Prior to writing Encounters with Lincoln, Pryor wrote a prize-winning study of Robert E. Lee.  Although Lee is mentioned only a few times, he is employed as a foil that echoes of the Lost Cause. While Lincoln had a “strange gargoyle of a face,” and probably a “gap-toothed, jack-o’-lantern grin,” Lee possessed “matinee-idol looks.” Lincoln lacked military bearing, was a poor conversationalist, and had a “goofy appearance,” yet Lee possessed “magnetism,” “military bearing,” and was the “most striking figure” in the room at the March 12, 1861, White House reception. Lincoln told ribald stories peppered with racial epithets, but Pryor claims Lee never used the word “nigger.” After Lee resigned from the army and joined the rebellion, Lincoln allegedly “showed an uncharacteristic vengefulness toward Lee for the rest of his life,” yet letting him off the hook at Appomattox is described as perhaps Lincoln’s greatest achievement. Pryor believes “This was the moment that made the man.” Lincoln comes off as a petty, fumbling buffoon more concerned with satisfying his personal ambition and defending his thin skin from critics than with preserving the Union, vindicating republican government, or abolishing slavery.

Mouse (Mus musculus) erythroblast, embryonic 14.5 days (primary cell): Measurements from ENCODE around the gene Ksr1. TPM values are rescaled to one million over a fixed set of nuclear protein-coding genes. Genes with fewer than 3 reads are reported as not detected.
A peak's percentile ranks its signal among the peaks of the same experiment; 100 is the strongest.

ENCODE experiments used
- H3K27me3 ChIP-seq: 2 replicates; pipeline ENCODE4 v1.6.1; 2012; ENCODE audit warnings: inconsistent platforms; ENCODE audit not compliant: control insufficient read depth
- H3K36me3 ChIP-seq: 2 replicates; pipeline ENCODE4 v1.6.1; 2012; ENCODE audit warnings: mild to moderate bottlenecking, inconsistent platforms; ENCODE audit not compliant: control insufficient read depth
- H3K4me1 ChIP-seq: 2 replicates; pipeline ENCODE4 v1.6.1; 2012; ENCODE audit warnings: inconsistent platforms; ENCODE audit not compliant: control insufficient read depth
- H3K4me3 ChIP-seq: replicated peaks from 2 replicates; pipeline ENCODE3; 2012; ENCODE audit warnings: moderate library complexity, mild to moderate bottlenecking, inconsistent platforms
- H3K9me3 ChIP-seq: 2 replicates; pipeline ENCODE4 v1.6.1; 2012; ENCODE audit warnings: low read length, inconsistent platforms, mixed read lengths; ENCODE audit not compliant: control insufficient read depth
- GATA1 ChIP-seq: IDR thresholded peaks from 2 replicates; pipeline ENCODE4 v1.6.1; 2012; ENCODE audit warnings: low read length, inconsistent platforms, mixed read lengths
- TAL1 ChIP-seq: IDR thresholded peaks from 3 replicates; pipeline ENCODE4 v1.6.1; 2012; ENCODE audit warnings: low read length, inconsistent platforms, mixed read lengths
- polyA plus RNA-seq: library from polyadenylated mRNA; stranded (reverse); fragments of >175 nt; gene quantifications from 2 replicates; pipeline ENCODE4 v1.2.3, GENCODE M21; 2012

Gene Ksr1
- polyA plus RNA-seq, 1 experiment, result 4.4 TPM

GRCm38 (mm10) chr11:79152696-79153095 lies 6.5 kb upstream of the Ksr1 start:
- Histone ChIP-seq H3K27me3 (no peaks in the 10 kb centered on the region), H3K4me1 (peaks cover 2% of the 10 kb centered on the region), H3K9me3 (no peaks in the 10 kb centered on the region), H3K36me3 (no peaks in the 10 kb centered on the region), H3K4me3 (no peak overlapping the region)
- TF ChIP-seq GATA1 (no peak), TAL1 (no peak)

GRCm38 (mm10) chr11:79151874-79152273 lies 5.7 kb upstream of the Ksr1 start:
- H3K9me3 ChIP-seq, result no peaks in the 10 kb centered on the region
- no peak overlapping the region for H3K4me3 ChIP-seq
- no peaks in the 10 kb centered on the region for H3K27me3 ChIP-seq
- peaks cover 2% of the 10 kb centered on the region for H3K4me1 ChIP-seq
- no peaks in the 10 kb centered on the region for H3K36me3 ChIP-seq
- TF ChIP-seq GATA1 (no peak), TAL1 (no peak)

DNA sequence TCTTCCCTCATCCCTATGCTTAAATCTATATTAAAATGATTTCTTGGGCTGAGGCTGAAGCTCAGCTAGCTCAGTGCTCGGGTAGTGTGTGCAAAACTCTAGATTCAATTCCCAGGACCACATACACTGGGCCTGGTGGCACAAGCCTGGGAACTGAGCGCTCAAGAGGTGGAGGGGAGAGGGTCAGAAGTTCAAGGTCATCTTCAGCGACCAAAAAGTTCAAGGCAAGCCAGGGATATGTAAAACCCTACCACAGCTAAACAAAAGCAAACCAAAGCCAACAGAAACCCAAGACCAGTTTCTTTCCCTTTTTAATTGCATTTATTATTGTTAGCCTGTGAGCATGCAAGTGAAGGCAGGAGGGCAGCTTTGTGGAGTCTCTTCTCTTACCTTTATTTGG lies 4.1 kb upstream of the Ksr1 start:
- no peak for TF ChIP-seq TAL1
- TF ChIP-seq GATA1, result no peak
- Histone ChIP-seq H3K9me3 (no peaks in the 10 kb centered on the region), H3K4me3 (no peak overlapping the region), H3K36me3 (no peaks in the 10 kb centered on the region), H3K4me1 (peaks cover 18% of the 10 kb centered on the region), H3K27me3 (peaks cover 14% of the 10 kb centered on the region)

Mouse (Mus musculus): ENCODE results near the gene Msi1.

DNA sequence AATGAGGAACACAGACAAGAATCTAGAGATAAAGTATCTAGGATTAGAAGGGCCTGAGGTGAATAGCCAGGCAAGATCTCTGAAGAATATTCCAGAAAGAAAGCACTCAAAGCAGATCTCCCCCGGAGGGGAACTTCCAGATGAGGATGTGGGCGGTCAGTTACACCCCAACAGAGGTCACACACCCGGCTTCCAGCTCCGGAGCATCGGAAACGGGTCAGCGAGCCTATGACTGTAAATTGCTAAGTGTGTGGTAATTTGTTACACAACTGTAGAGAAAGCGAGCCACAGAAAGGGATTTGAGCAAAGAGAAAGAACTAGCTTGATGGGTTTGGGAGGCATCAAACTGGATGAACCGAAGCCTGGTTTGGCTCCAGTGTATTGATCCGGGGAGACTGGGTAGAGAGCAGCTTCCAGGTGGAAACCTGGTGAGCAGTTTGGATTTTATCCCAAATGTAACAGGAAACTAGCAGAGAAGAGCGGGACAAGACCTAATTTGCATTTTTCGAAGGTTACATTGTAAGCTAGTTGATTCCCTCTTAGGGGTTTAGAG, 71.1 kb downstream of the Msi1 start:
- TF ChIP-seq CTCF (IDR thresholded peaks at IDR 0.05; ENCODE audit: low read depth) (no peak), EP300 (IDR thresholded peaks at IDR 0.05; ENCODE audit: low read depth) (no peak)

Lincoln was deeper and more complicated than Pryor appears willing to admit. In concluding the book with a brief discussion of Lincoln’s admiration of Shakespeare, she laments the Bard’s lack of influence on Lincoln by dismissing Lincoln’s speeches and writings as “banal,” “workmanlike,” and “so clumsily phrased as to be obtuse.” This rather harsh assessment is not supported by a serious effort to analyze Lincoln’s words. Fitting with her characterization of Lincoln as a clown, Pryor refers to his rail journey to Washington in February 1861 as a “traveling circus” and emphasizes his misstep in using the term “artificial” to describe the secession crisis, yet does not mention his speech at Independence Hall in Philadelphia where he eloquently defended the principles embodied in the Declaration of Independence. What turned out to be Lincoln’s final public address on April 11, 1865, is described as a “rambling” effort that left the audience “bored and disappointed.” The reader is given no indication that Lincoln recommended black suffrage in this speech, and that that suggestion so outraged one listener that he made sure it would be Lincoln’s last speech by murdering him three nights later.